If you listen to the conference call regarding the rights offering, the Reaves representative (don't remember his name/title) definitely states that December 11th is included in the subscription price calculation. That's one of the reasons that I eventually conceded that my original $23.99 calculation was wrong and the $23.55 was correct.
The $23.55 is likely correct. The $23.99 is calculated using trading days from December 4th thru December 10th, inclusive. Some of us calculated it that way due the prospectus reading that the 5 trading days prior to the expiration date would be used. As the "expiration date" was actually defined as a time on the expiration date and that time was after the market close time, December 7th thru December 11th should (probably) be used in the calculation, as you did.
I understand your reasoning and think that it is very likely correct.
Unless one observes that "Expiration Date" is defined as both a date and time (rather than just a date), one reasonably (and apparently incorrectly) assumes that the "5 trading days preceding" that date wouldn't include that date.
Anyway, thank you for the explanation. Sorry that I overlooked the definition connection.
I revisited the Reaves filings on the SEC website this morning and re-checked the November 17th prospectus. It does read:
"Market price per common share will be determined based on the average of the last reported sales prices of a common share on the NYSE MKT for the five trading days preceding the Expiration Date.".
There were no later amendments or filings on the SEC website (that I could find) that would alter that.
The press release from Reaves (available on their website) is worded the same as the prospectus.
I did listen to the first few minutes of the replay of the conference call (a link is available on the Reave's website) . The Reave's representative conducting the call does indeed state that the days included in the calculation "are the five trading days up to and including, December 11th". That may not be an exact quote, but very close.
I did try to find the Seeking Alpha quote you provided, but couldn't. I don't know if that quote is from an article where the author should have verified what is being written or from a comment where somebody may have just assumed that is the way the prospectus is worded after hearing the conference call, without actually verifying it.
The subscription price won't be altered much regardless of which way they calculate it. But, still Reaves shouldn't be saying one thing in writing and another thing orally, especially without ever clarifying in writing what they do mean.
So, I don't know for sure which way it is. My guess is that the Reaves person conducting the conference call made a mistake.
126.25 / 5 = 25.25
.95 * 25.25 = 23.99
Assuming no transcription or arithmetic errors.
I believe it's if the NAV price at the expiration date close is below the prior 5 day MARKET PRICE average, then .95 times NAV is used as the subscription price; otherwise .95 times the average of the prior 5 days market price close is the subscription price. Since market price is now about 15% below NAV price, the NAV price is not likely to be used.
"The subscription price per common share will be determined based upon a formula equal to 95%
of the reported net asset value or market price per common share, whichever is lower on the
Expiration Date (as defined below). Market price per common share will be determined based on
the average of the last reported sales price of a common share on the NYSE MKT for the five
trading days preceding the Expiration Date."
I don't think that you are ahead of yourself; expiration date is tomorrow, but the days used in the calculation are the 5 market days preceding expiration.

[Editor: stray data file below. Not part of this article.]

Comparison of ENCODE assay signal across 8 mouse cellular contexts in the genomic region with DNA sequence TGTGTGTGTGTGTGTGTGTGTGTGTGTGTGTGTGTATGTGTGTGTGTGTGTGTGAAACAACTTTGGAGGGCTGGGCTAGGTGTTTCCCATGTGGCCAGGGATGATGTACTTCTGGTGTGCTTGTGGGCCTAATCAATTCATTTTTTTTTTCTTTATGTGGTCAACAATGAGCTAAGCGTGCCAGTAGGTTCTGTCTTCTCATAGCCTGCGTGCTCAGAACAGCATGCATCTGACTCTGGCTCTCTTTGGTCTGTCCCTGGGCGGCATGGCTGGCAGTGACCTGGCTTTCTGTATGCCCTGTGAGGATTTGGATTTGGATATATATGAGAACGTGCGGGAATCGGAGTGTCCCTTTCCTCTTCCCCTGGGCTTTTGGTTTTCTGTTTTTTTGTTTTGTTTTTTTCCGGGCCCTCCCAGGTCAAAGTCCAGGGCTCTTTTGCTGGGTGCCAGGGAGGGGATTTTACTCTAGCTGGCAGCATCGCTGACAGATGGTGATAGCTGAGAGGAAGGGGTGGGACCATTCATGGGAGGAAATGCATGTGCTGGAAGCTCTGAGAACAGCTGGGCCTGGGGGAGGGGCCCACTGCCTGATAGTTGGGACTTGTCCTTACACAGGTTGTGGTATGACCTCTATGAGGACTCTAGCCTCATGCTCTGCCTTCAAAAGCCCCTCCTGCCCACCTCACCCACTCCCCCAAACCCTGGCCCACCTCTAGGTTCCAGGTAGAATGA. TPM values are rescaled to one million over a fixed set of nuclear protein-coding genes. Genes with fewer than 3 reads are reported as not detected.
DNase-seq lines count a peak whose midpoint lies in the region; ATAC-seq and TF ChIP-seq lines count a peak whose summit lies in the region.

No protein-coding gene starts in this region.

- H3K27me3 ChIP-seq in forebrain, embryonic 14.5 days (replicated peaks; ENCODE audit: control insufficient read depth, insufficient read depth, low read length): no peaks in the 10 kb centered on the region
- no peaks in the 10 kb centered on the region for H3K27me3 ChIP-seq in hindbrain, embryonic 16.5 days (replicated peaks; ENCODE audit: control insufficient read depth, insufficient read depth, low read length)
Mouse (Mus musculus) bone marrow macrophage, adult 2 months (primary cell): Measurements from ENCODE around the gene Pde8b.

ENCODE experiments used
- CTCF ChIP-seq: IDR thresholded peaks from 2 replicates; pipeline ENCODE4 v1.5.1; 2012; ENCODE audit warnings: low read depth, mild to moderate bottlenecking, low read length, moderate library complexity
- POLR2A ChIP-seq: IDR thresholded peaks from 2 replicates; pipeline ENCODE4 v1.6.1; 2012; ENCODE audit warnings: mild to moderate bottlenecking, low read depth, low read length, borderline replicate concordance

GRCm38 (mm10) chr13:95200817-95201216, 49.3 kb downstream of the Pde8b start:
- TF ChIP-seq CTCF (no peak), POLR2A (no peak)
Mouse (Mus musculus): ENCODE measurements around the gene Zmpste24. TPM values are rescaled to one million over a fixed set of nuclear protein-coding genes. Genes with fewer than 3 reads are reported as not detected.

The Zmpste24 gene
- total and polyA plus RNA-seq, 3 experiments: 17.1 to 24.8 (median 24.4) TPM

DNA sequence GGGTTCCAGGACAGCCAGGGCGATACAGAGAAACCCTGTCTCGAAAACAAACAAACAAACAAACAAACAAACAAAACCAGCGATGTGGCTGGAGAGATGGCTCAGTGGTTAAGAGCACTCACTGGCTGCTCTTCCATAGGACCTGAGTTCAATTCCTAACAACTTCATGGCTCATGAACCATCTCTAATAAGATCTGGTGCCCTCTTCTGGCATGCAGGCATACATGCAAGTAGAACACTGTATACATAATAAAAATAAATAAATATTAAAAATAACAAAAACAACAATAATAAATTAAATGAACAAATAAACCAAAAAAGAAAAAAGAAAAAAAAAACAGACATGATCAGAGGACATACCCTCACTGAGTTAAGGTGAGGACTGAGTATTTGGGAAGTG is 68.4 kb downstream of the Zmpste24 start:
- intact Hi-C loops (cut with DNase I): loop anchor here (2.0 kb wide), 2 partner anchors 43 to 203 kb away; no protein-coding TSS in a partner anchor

As far as "trounced" is concerned, that was another guy in another thread, not me.
I calculated it a few minutes ago when today's price was at $24.60 and used that value for today. Taking the .95 into account, I came up with a purchase price of $23.95.
"The rights exercise is going to dilute NAV"
I'm not saying that you are wrong, but I look at it somewhat differently.
The way i see it is that this rights offering while obviously increasing the number of outstanding tradable units, effectively creates a NAV unit (both old and new units) that contain perhaps 75% utility stocks and 25% cash -- depending on how effective the offering turns out to be.. Now, if going forward from the rights offering utility stocks fall in price, the cash in the NAV unit will buoy up the NAV; but if going forward utility stocks rise in value, the cash will be a drag on returns. That's only true until Reaves gets the cash deployed, of course.
The way i looked at the 2012 rights offering was that I had cash in my brokerage account earning nothing and with the favorable utilities outlook at the time, I may as well transfer that cash to Reaves via the offering because they could likely deploy it better than i could. Don't know if I should look at it the same way this time or not.
I do think there is potential for share price dilution (or at least price depreciation) because the supply of trading shares are being increased at a time when demand for the shares is at best unknown.
Actually, a simple Google search using something like "bankrupt oil companies 2015 list" will come up with quite a few. Here's an excerpt from a "thestreet" September article:
Nineteen oil and gas companies have fallen into bankruptcy in the past year or so. Endeavour International was the first big one to file, in October, after struggling under a pile of debt and worsening prospects, and the case drags on, despite expectations that it would exit quickly. Endeavour was followed by other good-sized companies like Quicksilver Resources (in March), Sabine Oil & Gas (July) and Hercules Offshore (August). Smaller companies like Saratoga Resources (June), Dune Energy (March), American Eagle Energy (May), Cal Dive International (March) and Boomerang Tube (July) also filed.
Companies that have already hired restructuring advisers, which may lead them into the bankruptcy courts, include Vantage Drilling (VTG - Get Report) , RAAM Global Energy (which has debt coming due Oct. 1), U.S. Shale Solutions, Paragon Offshore (PGN - Get Report) , Midstates Petroleum (MPO - Get Report) , Swift Energy (SFY - Get Report) , Venoco and Energy XXI (EXXI) .